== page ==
Here's my summary of the key issues that affect New Zealand overnight with news of a clampdown on mortgage lending to residential property investors in Australia.
But first, stocks fell around the world, while haven assets from Treasuries to the yen (and curiously the NZ dollar) advanced amid concern that tighter lending rules in China will slow growth and early elections in Greece will trigger political turmoil.
In the US however, the number of job openings rose to a near 13 year high in October, wholesale trade grew more than expected in October, and a couple of December confidence measures were also up more than expected, all painting a positive economic picture.
But back across the Atlantic, its deja vu. There is a new Greek political crisis (new elections have been called after fury they balanced their budget), the Russians are selling assets to prop up its sinking currency, and the market expects the next ECB bond sale to be a fizzer.
And things are less than positive in China too after their government took some necessary action. They are working to reduce the growth of opaque local-government debt, but these actions caused a tumble in riskier bond prices and fuelled their stock market’s biggest fall in five years.
Reinforcing the risks, S&P warned late yesterday that the credit cycle may be turning in the Asia-Pacific region amid soft economic prospects, weak credit conditions, and a build-up of debt in the region. Lower growth prospects in China are at the heart of this re-evaluation.
In Australia, the Australian Prudential Regulation Authority (APRA) has told banks to rein in excessive lending to housing investors/speculators, especially in Sydney and Melbourne. It says more than 10% of lending to this sector is too risky, and it will step up oversight of the mortgage market.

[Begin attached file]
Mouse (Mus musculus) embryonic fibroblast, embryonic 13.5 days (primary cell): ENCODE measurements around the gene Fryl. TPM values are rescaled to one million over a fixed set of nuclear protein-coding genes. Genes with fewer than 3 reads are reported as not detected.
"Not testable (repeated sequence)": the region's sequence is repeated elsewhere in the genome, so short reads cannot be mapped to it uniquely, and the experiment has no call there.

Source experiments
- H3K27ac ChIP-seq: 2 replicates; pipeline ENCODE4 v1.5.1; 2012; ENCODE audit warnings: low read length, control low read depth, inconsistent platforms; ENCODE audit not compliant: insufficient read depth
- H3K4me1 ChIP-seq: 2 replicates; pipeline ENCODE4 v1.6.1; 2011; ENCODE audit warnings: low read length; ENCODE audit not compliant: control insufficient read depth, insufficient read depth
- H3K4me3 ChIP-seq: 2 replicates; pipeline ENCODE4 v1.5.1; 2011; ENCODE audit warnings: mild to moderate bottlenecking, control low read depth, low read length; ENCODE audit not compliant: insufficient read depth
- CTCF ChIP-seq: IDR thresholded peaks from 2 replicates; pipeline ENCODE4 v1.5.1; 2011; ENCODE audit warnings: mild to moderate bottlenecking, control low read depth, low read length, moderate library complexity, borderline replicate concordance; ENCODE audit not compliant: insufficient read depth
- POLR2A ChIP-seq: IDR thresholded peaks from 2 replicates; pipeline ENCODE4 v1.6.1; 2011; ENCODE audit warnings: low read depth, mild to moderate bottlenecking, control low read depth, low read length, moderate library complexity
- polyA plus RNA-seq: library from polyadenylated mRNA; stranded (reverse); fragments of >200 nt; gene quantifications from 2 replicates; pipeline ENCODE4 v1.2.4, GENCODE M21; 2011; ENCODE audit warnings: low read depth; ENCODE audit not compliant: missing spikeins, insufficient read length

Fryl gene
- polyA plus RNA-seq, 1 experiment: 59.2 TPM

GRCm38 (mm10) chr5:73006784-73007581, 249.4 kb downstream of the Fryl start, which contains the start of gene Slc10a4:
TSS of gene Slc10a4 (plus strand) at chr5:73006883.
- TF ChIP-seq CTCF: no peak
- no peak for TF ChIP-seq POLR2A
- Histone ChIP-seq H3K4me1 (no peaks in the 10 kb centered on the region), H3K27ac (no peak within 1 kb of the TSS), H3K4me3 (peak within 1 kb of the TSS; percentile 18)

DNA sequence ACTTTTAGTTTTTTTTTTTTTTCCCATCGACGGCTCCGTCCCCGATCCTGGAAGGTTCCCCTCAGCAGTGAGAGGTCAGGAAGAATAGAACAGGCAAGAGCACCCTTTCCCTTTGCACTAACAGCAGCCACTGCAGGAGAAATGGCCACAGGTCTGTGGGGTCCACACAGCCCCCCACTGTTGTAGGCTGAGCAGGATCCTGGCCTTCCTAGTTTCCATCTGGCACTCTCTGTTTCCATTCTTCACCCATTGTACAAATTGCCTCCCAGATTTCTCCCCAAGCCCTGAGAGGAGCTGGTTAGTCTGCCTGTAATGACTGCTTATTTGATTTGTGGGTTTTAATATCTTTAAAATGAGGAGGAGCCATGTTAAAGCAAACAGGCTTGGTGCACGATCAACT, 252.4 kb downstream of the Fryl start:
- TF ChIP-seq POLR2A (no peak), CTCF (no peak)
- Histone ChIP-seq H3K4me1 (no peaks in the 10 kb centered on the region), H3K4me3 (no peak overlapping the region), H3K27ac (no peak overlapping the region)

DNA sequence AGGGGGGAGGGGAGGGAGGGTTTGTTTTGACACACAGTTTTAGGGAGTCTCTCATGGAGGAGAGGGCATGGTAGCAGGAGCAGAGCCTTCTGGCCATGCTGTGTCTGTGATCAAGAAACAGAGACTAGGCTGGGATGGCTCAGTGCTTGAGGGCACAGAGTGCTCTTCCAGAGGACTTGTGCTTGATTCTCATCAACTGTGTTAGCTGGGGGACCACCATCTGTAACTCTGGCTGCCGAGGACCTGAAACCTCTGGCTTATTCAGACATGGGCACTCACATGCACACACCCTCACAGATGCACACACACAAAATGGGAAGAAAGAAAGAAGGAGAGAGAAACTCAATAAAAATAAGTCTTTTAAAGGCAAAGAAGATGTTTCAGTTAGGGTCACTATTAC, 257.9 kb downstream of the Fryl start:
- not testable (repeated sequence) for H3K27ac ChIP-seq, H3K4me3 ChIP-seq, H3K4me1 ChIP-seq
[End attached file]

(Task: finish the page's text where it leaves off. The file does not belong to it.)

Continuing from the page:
At the same time the Australian Securities and Investments Commission (ASIC) has launched an investigation into interest only loans. ASIC's probe will look at the conduct of banks and non-bank lenders, and how they are complying with important consumer protection laws, including their responsible lending obligations. Interest only loans as a percentage of Australian banks' new housing loan approvals reached a new high of 42.5% in the September 2014 quarter.
This clampdown will likely give the Reserve Bank of Australia more room to cut their benchmark policy rates sooner.
The review follows concerns by regulators about higher-risk lending, following strong house price growth in Sydney and Melbourne.
In New York, UST 10yr bond yields fell sharply on all this re-emerging risk and are now at 2.20%.
The oil price has stabilised overnight at US$63/barrel and the Brent price is at US$66/barrel.
The gold price however has jumped significantly and is at US$1,230/oz level.
Meanwhile our currency has regained yesterday's fall. We seem to be a beneficiary of risk-off setting by investors these days, a complete turnaround from a year ago. But lets wait to see how markets react to this morning's Fonterra payout announcement. We start today at 77.1 USc, 92.7 AUc, and the TWI is at 77.6.
If you want to catch up with all the changes yesterday we have an update here.
The easiest place to stay up with today's event risk is by following our Economic Calendar here »